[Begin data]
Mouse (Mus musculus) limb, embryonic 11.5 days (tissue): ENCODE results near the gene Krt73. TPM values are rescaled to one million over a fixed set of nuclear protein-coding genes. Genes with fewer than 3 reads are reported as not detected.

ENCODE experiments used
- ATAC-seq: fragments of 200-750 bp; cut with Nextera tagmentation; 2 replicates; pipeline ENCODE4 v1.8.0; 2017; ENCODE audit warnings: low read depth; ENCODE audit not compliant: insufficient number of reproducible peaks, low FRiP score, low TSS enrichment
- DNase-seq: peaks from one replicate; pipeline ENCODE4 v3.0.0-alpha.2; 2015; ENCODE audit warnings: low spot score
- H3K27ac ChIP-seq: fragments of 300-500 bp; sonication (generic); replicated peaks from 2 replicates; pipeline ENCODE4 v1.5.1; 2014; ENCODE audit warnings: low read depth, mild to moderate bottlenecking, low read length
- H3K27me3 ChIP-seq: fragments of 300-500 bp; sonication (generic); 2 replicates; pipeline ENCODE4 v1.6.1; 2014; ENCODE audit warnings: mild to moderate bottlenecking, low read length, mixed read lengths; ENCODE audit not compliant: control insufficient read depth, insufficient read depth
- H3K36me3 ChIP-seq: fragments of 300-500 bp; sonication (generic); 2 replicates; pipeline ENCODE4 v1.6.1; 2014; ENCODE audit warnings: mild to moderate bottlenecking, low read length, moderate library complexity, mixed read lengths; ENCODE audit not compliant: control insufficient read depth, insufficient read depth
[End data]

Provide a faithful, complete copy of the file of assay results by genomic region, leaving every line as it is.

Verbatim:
Mouse (Mus musculus) limb, embryonic 11.5 days (tissue): ENCODE results near the gene Krt73. TPM values are rescaled to one million over a fixed set of nuclear protein-coding genes. Genes with fewer than 3 reads are reported as not detected.

ENCODE experiments used
- ATAC-seq: fragments of 200-750 bp; cut with Nextera tagmentation; 2 replicates; pipeline ENCODE4 v1.8.0; 2017; ENCODE audit warnings: low read depth; ENCODE audit not compliant: insufficient number of reproducible peaks, low FRiP score, low TSS enrichment
- DNase-seq: peaks from one replicate; pipeline ENCODE4 v3.0.0-alpha.2; 2015; ENCODE audit warnings: low spot score
- H3K27ac ChIP-seq: fragments of 300-500 bp; sonication (generic); replicated peaks from 2 replicates; pipeline ENCODE4 v1.5.1; 2014; ENCODE audit warnings: low read depth, mild to moderate bottlenecking, low read length
- H3K27me3 ChIP-seq: fragments of 300-500 bp; sonication (generic); 2 replicates; pipeline ENCODE4 v1.6.1; 2014; ENCODE audit warnings: mild to moderate bottlenecking, low read length, mixed read lengths; ENCODE audit not compliant: control insufficient read depth, insufficient read depth
- H3K36me3 ChIP-seq: fragments of 300-500 bp; sonication (generic); 2 replicates; pipeline ENCODE4 v1.6.1; 2014; ENCODE audit warnings: mild to moderate bottlenecking, low read length, moderate library complexity, mixed read lengths; ENCODE audit not compliant: control insufficient read depth, insufficient read depth